Posted by: jeannineatkins | October 13, 2011

Stephanie Cowell reading Claude and Camille

I like reading novels with art settings and who doesn’t want to learn more about Paris during the Impressionist era? I happened to be reading Claude and Camille by Stephanie Cowell when Peter saw that she’d be giving a talk titled Searching for Monet last Sunday at the Sterling and Francine Clark Art Museum as part of the Windows on the Past series.

It was great to hear her speak of sources of inspiration and ways she used letters – not many of Camille’s, who died young – and paintings, finding them a context. We got to see wonderful slides, like this one of Claude Monet’s painting of his first wife, Camille, when she was nineteen.

 

And here is Monet at twenty-five– perhaps as fetching as the more familiar photos we see of him in the Giverney gardens when he was in his eighties.

I especially enjoyed reading the beginning of Claude and Camille, when Monet, son of shopkeeper, began doing caricatures, then moved to Paris where Auguste Renoir, Camille Pissarro, and Frederic Bazille, formed a supportive community for each other. In fact, Stephanie Cowell told us a painting that Bazille did of some of the friends was a big inspiration for her novel. As its title suggests, the book shows the ups and downs, pushes and pulls of a marriage, under the stresses of poverty and differences, though my favorite parts were about painting and a poignant piece of history glimpsed when Paris was cut off from the rest of the country during the war in 1870. I liked the framework she set with the water lilies, shown as a way that Monet looked back, perhaps trying to recreate the beauty of his young wife. She also structured time using some musical terms: she told us she’d been an opera singer for twenty years, and an early novel is Marrying Mozart. She even an old French ballad for us.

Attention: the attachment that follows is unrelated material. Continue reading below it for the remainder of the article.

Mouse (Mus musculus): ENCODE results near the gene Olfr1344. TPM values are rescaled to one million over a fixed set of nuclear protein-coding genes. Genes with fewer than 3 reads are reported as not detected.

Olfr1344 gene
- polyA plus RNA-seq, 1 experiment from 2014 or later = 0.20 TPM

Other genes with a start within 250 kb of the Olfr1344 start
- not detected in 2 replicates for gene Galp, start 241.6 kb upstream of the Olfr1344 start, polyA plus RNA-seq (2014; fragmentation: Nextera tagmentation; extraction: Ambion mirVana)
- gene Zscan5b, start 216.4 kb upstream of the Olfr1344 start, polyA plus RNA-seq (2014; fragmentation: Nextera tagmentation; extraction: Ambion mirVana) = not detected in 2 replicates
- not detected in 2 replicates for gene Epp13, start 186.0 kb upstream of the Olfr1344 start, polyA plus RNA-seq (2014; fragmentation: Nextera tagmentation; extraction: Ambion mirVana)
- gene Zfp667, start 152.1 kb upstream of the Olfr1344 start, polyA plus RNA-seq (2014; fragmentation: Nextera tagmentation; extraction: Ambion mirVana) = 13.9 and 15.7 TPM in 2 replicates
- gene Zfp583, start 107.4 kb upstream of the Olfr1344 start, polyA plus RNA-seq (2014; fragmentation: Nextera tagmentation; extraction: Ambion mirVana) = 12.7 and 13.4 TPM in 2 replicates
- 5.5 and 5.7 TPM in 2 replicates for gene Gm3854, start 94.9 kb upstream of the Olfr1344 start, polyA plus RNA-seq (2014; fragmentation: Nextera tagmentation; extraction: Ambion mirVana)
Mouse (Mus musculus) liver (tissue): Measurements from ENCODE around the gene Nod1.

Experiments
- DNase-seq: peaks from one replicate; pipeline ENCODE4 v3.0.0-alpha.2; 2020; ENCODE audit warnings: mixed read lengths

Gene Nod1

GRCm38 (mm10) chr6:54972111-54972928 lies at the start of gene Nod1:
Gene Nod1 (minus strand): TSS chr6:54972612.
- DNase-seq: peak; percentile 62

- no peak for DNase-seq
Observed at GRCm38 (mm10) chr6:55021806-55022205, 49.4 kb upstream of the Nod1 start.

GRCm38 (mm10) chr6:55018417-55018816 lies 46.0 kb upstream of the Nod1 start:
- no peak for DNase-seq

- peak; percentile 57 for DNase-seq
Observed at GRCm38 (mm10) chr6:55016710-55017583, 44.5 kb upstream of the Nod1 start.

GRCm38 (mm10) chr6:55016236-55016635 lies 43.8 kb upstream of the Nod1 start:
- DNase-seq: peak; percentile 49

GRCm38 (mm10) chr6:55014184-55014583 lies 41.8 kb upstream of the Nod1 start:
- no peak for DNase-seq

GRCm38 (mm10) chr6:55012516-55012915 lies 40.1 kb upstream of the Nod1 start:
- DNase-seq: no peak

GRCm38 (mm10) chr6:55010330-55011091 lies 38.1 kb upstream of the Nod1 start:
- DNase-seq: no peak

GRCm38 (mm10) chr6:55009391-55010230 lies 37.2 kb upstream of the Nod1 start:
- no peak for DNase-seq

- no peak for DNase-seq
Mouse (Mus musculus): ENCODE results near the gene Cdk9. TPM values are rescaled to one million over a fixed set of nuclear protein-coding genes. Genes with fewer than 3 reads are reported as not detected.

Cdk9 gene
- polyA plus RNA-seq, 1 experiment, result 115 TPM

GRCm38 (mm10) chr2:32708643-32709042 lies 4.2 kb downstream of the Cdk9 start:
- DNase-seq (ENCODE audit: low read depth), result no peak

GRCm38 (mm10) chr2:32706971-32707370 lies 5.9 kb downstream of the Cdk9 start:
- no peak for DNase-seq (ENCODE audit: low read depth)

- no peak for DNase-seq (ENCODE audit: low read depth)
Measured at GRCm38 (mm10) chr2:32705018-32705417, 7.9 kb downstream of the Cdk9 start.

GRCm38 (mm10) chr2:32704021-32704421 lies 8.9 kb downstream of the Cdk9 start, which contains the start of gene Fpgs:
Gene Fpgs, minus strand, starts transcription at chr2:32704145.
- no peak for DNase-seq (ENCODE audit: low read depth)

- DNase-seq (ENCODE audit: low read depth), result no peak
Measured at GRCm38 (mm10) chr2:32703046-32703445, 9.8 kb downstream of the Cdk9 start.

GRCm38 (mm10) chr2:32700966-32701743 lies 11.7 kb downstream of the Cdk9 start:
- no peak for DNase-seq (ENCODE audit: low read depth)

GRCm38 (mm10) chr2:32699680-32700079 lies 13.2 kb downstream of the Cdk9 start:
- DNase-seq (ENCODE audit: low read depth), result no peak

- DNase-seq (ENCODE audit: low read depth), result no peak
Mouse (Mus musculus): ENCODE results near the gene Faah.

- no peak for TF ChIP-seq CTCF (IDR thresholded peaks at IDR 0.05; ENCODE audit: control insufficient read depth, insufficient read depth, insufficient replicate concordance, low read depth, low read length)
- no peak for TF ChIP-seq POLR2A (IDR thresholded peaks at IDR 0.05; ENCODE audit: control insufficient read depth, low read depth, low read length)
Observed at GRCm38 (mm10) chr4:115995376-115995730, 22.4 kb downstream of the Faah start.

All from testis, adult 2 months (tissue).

Peter took this photo of us when she signed a book.

Next I’ll be reading Stephanie’s blog, the Everyday Lives of French Impressionists with more book suggestions. Monet’s Table? Yum.  And I just picked up Light, by Eva Figes, which she recommended: a short novel about one day in Monet’s later years in the gardens.

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